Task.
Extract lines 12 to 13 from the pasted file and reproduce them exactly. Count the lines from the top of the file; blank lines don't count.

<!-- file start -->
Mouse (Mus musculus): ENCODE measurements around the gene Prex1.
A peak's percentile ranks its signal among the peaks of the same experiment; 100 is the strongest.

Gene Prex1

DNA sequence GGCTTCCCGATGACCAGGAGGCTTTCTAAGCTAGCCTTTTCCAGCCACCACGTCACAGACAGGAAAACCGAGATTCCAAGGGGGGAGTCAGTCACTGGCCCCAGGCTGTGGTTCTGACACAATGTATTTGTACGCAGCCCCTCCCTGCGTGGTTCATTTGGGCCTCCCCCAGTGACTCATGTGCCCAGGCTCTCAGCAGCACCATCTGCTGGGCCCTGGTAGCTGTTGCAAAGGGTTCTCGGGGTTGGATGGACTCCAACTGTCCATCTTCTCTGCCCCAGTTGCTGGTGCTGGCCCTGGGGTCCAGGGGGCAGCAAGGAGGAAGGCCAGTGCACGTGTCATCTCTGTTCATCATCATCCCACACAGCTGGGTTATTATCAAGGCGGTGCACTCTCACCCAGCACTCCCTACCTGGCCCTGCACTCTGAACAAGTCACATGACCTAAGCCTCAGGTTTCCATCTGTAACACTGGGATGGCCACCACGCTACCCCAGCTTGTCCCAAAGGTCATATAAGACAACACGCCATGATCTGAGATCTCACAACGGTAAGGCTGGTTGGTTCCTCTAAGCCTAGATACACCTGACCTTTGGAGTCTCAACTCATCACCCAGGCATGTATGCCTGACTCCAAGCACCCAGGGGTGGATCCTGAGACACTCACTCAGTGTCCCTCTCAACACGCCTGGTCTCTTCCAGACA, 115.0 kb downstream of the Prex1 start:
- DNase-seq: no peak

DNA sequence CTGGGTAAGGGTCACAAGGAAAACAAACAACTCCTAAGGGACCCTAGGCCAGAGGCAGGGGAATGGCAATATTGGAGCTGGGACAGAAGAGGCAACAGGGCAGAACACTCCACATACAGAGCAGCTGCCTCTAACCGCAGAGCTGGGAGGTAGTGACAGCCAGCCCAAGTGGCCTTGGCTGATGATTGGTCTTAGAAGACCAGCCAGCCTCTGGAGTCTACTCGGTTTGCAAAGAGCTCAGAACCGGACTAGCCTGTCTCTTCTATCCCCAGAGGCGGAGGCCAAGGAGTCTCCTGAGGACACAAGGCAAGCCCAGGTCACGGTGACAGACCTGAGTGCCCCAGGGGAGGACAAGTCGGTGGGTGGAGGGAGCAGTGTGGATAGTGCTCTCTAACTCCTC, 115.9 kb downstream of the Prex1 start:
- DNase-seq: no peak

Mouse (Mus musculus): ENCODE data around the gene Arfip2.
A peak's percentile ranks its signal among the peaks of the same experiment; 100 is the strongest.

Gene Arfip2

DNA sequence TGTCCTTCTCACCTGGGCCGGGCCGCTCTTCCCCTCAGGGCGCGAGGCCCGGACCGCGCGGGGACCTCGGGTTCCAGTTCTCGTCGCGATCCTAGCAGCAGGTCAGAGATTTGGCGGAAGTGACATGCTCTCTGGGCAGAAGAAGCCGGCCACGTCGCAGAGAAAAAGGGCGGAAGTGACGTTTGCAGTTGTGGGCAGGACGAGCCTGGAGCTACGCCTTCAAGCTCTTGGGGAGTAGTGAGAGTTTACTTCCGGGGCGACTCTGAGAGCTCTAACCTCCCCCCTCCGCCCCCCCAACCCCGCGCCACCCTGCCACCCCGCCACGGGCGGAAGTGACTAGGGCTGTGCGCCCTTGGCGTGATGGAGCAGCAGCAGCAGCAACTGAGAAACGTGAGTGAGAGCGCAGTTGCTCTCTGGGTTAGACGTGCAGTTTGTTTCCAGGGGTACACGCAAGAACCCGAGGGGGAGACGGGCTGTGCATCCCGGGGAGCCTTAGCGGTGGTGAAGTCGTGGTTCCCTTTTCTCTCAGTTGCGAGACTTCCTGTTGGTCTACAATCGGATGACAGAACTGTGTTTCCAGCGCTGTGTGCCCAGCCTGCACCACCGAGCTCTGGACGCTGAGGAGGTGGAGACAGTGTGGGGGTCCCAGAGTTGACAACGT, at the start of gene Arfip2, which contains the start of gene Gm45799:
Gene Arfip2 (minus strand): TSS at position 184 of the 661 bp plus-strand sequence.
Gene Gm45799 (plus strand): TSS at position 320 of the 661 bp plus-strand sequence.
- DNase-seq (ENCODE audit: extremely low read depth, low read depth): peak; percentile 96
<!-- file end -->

Gene Arfip2 (minus strand): TSS at position 184 of the 661 bp plus-strand sequence.
Gene Gm45799 (plus strand): TSS at position 320 of the 661 bp plus-strand sequence.